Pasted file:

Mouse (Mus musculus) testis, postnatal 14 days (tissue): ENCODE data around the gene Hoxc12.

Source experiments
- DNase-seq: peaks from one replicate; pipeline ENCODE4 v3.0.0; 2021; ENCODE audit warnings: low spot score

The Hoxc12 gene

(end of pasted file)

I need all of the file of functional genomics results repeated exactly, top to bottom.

Mouse (Mus musculus) testis, postnatal 14 days (tissue): ENCODE data around the gene Hoxc12.

Source experiments
- DNase-seq: peaks from one replicate; pipeline ENCODE4 v3.0.0; 2021; ENCODE audit warnings: low spot score

The Hoxc12 gene